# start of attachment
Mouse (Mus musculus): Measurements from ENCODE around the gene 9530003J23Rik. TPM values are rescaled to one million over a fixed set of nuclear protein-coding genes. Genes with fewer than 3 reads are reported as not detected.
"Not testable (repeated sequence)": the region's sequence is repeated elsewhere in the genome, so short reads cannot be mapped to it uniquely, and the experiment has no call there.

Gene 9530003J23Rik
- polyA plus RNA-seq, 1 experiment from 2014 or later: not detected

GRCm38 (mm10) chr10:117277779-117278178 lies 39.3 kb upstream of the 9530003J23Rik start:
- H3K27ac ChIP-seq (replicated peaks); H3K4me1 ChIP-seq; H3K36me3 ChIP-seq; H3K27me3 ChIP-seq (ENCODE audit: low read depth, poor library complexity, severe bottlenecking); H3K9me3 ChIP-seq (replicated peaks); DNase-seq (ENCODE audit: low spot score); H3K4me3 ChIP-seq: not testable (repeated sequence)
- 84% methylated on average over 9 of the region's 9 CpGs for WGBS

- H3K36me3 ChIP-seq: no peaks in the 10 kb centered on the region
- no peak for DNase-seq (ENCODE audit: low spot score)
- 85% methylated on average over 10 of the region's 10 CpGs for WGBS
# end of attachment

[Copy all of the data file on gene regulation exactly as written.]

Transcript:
Mouse (Mus musculus): Measurements from ENCODE around the gene 9530003J23Rik. TPM values are rescaled to one million over a fixed set of nuclear protein-coding genes. Genes with fewer than 3 reads are reported as not detected.
"Not testable (repeated sequence)": the region's sequence is repeated elsewhere in the genome, so short reads cannot be mapped to it uniquely, and the experiment has no call there.

Gene 9530003J23Rik
- polyA plus RNA-seq, 1 experiment from 2014 or later: not detected

GRCm38 (mm10) chr10:117277779-117278178 lies 39.3 kb upstream of the 9530003J23Rik start:
- H3K27ac ChIP-seq (replicated peaks); H3K4me1 ChIP-seq; H3K36me3 ChIP-seq; H3K27me3 ChIP-seq (ENCODE audit: low read depth, poor library complexity, severe bottlenecking); H3K9me3 ChIP-seq (replicated peaks); DNase-seq (ENCODE audit: low spot score); H3K4me3 ChIP-seq: not testable (repeated sequence)
- 84% methylated on average over 9 of the region's 9 CpGs for WGBS

- H3K36me3 ChIP-seq: no peaks in the 10 kb centered on the region
- no peak for DNase-seq (ENCODE audit: low spot score)
- 85% methylated on average over 10 of the region's 10 CpGs for WGBS